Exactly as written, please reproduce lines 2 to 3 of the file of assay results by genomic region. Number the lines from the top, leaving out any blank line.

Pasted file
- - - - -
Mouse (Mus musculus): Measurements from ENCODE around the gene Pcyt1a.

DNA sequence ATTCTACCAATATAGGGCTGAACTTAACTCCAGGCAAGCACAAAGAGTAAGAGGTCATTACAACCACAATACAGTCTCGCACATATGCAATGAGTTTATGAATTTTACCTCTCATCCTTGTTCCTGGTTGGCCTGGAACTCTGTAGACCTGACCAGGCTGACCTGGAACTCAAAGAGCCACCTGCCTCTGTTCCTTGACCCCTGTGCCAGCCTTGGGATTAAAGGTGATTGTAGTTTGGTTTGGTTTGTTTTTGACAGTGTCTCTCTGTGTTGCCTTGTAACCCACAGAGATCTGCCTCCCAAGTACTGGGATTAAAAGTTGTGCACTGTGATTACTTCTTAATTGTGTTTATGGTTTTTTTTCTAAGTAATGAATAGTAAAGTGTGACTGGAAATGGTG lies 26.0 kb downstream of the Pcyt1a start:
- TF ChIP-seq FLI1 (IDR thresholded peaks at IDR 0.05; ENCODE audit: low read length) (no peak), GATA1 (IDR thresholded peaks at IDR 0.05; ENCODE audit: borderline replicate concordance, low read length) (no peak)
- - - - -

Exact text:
DNA sequence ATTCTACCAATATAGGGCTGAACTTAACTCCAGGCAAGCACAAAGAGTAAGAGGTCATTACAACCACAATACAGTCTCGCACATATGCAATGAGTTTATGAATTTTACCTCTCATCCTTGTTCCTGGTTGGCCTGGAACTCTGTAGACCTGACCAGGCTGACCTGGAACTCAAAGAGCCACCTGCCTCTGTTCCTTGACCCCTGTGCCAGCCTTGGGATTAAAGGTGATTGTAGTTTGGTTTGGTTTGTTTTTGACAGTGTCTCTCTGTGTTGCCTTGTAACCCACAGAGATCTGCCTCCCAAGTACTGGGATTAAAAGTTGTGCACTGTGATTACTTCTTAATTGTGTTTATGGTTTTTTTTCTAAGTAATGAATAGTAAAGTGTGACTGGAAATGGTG lies 26.0 kb downstream of the Pcyt1a start:
- TF ChIP-seq FLI1 (IDR thresholded peaks at IDR 0.05; ENCODE audit: low read length) (no peak), GATA1 (IDR thresholded peaks at IDR 0.05; ENCODE audit: borderline replicate concordance, low read length) (no peak)